12.
BMC Infect Dis ; 21(1): 63, 2021 Jan 13.
Artículo en Inglés | MEDLINE | ID: mdl-33435896

RESUMEN

BACKGROUND: Chest X-ray (CXR) interpretation remains a central component of the current World Health Organization recommendations as an adjuvant test in diagnosis of smear-negative tuberculosis (TB). With its low specificity, high maintenance and operational costs, utility of CXR in diagnosis of smear-negative TB in high HIV/TB burden settings in the Xpert MTB/RIF era remains unpredictable. We evaluated accuracy and additive value of CXR to Xpert MTB/RIF in the diagnosis of TB among HIV-positive smear-negative presumptive TB patients. METHODS: HIV co-infected presumptive TB patients were recruited from the Infectious Diseases Institute outpatient clinic and in-patient medical wards of Mulago Hospital, Uganda. CXR films were reviewed by two independent radiologists using a standardized evaluation form. CXR interpretation with regard to TB was either positive (consistent with TB) or negative (normal or unlikely TB). Sensitivity, specificity and predictive values of CXR and CXR combined with Xpert MTB/RIF for diagnosis of smear-negative TB in HIV-positive patients were calculated using sputum and/or blood mycobacterial culture as reference standard. RESULTS: Three hundred sixty-six HIV co-infected smear-negative participants (female, 63.4%; hospitalized, 68.3%) had technically interpretable CXR. Median (IQR) age was 32 (28-39) years and CD4 count 112 (23-308) cells/mm3. Overall, 22% (81/366) were positive for Mycobacterium tuberculosis (Mtb) on culture; 187/366 (51.1%) had CXR interpreted as consistent with TB, of which 55 (29.4%) had culture-confirmed TB. Sensitivity and specificity of CXR interpretation in diagnosis of culture-positive TB were 67.9% (95%CI 56.6-77.8) and 53.7% (95%CI 47.7-59.6) respectively, while Xpert MTB/RIF sensitivity and specificity were 65.4% (95%CI 54.0-75.7) and 95.8% (95%CI 92.8-97.8) respectively. Addition of CXR to Xpert MTB/RIF had overall sensitivity and specificity of 87.7% (95%CI 78.5-93.9) and 51.6% (95%CI 45.6-57.5) respectively; 86.2% (95%CI 75.3-93.5) and 48.1% (95%CI 40.7-55.6) among inpatients and 93.8% (95%CI 69.8-99.8) and 58.0% (95%CI 47.7-67.8) among outpatients respectively. CONCLUSION: In this high prevalence TB/HIV setting, CXR interpretation added sensitivity to Xpert MTB/RIF test at the expense of specificity in the diagnosis of culture-positive TB in HIV-positive individuals presenting with TB symptoms and negative smear. CXR interpretation may not add diagnostic value in settings where Xpert MTB/RIF is available as a TB diagnostic tool.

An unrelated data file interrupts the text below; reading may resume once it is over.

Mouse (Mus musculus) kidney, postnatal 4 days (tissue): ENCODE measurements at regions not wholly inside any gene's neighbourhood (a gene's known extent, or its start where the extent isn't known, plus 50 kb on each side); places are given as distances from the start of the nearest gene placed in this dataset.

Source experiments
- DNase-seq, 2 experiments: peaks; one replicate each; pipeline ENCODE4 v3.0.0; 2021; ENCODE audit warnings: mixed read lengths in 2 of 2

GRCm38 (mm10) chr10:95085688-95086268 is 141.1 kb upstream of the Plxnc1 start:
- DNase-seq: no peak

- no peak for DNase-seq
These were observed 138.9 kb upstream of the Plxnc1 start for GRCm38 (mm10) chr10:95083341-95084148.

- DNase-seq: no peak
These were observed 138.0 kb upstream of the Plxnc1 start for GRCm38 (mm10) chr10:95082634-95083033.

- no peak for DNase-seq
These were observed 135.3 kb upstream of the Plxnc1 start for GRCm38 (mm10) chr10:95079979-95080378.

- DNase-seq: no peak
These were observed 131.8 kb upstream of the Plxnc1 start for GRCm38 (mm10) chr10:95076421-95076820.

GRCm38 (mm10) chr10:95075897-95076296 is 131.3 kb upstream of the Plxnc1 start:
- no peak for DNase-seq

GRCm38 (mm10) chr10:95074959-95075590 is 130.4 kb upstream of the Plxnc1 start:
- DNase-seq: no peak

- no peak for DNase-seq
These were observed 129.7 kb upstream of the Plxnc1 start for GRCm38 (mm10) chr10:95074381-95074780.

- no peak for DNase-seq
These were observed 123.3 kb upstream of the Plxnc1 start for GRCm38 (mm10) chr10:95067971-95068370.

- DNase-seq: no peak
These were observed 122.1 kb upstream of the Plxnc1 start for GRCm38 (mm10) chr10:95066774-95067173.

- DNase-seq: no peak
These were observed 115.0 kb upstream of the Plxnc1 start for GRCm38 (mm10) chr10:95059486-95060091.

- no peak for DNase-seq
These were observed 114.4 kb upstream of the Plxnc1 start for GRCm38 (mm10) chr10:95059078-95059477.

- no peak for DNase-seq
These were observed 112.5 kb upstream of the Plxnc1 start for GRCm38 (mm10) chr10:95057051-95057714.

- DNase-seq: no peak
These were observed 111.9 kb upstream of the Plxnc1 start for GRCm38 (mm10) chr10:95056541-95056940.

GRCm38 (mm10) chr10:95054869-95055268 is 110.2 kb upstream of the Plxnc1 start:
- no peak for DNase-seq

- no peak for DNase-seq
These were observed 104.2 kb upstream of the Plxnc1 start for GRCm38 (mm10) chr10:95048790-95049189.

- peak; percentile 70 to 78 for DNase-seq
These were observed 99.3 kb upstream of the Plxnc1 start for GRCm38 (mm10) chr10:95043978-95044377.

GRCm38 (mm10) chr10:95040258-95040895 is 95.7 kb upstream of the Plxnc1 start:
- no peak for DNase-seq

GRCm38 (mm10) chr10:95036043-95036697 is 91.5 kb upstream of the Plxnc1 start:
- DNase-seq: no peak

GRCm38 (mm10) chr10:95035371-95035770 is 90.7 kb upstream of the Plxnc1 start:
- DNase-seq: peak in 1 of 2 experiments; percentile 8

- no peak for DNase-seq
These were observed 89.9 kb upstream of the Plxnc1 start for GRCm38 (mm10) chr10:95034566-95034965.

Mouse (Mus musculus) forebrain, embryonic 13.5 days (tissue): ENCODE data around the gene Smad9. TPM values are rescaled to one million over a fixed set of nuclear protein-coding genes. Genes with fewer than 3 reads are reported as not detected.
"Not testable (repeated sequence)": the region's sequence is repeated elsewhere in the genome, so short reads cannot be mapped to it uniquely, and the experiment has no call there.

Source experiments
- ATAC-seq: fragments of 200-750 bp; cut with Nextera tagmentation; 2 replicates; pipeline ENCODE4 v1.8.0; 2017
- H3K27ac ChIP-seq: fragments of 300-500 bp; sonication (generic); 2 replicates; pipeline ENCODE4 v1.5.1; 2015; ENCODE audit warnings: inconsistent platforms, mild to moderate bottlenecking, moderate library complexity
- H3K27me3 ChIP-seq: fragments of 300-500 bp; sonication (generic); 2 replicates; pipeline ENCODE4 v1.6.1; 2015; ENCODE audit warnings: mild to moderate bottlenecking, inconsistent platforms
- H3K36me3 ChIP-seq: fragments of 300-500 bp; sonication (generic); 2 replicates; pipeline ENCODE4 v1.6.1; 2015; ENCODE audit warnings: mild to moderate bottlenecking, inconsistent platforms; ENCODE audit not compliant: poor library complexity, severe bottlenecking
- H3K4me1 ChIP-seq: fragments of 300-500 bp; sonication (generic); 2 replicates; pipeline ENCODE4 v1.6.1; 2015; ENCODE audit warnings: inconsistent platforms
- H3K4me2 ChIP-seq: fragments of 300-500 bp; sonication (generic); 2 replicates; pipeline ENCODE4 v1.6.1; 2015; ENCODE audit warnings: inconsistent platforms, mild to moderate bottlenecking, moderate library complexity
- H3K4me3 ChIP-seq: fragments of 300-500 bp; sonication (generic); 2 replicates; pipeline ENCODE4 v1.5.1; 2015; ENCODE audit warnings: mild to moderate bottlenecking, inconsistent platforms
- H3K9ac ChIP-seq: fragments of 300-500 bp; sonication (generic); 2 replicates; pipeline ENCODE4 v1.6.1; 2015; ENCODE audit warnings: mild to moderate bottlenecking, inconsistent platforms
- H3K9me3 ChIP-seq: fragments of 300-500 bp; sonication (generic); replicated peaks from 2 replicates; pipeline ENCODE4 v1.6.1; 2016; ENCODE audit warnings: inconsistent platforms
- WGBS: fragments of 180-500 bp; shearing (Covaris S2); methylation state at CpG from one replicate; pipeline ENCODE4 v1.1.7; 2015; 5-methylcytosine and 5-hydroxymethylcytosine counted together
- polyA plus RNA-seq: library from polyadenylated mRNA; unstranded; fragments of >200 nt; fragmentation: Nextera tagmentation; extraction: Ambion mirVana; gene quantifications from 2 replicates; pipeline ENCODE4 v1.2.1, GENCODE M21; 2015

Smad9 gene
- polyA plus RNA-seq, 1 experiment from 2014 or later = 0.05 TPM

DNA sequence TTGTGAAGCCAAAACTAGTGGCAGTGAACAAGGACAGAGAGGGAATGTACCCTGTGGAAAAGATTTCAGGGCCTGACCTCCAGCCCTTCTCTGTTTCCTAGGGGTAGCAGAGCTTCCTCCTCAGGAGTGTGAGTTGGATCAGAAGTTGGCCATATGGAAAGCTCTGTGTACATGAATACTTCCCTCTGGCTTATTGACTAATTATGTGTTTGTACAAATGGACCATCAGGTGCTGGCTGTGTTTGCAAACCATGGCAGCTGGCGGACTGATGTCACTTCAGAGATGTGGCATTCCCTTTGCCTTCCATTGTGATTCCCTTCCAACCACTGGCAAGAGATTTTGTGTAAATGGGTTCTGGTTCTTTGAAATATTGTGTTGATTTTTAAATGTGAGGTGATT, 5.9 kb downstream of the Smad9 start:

Asunto(s)
Infecciones Oportunistas Relacionadas con el SIDA/complicaciones , Coinfección/diagnóstico , VIH/aislamiento & purificación , Radiografías Pulmonares Masivas/métodos , Mycobacterium tuberculosis/genética , Técnicas de Amplificación de Ácido Nucleico/métodos , Tuberculosis Pulmonar/complicaciones , Tuberculosis Pulmonar/diagnóstico , Infecciones Oportunistas Relacionadas con el SIDA/epidemiología , Infecciones Oportunistas Relacionadas con el SIDA/virología , Adulto , Recuento de Linfocito CD4 , Coinfección/epidemiología , Coinfección/virología , Exactitud de los Datos , Femenino , Recursos en Salud , Humanos , Masculino , Sensibilidad y Especificidad , Esputo/microbiología , Tuberculosis Pulmonar/epidemiología , Tuberculosis Pulmonar/microbiología , Uganda/epidemiología
13.
BMC Infect Dis ; 21(1): 68, 2021 Jan 13.
Artículo en Inglés | MEDLINE | ID: mdl-33441085

RESUMEN

BACKGROUND: Coronavirus disease 2019 (COVID-19) is caused by the severe acute respiratory syndrome coronavirus 2 (SARS-CoV-2), a novel coronavirus that was first discovered in December 2019 in Wuhan, China. With the growing numbers of community spread cases worldwide, the World Health Organization (WHO) declared the COVID-19 outbreak as a pandemic on March 11, 2020. Like influenza viruses, SARS-CoV-2 is thought to be mainly transmitted by droplets and direct contact, and COVID-19 has a similar disease presentation to influenza. Here we present a case of influenza A and COVID-19 co-infection in a 60-year-old man with end-stage renal disease (ESRD) on hemodialysis. CASE PRESENTATION: A 60-year-old man with ESRD on hemodialysis presented for worsening cough, shortness of breath, and diarrhea. The patient first developed a mild fever (37.8 °C) during hemodialysis 3 days prior to presentation and has been experiencing worsening flu-like symptoms, including fever of up to 38.6 °C, non-productive cough, generalized abdominal pain, nausea, vomiting, and liquid green diarrhea. He lives alone at home with no known sick contacts and denies any recent travel or visits to healthcare facilities other than the local dialysis center. Rapid flu test was positive for influenza A. Procalcitonin was elevated at 5.21 ng/mL with a normal white blood cell (WBC) count. Computed tomography (CT) chest demonstrated multifocal areas of consolidation and extensive mediastinal and hilar adenopathy concerning for pneumonia. He was admitted to the biocontainment unit of Nebraska Medicine for concerns of possible COVID-19 and was started on oseltamivir for influenza and vancomycin/cefepime for the probable bacterial cause of his pneumonia and diarrhea. Gastrointestinal (GI) pathogen panel and Clostridioides difficile toxin assay were negative. On the second day of admission, initial nasopharyngeal swab came back positive for SARS-CoV-2 by real-time reverse-transcriptase polymerase chain reaction (RT-PCR). The patient received supportive care and resumed bedside hemodialysis in strict isolation, and eventually fully recovered from COVID-19. CONCLUSIONS: We presented a case of co-infection of influenza and SARS-CoV-2 in a hemodialysis patient. The possibility of SARS-CoV-2 co-infection should not be overlooked even when other viruses including influenza can explain the clinical symptoms, especially in high-risk patients.


Asunto(s)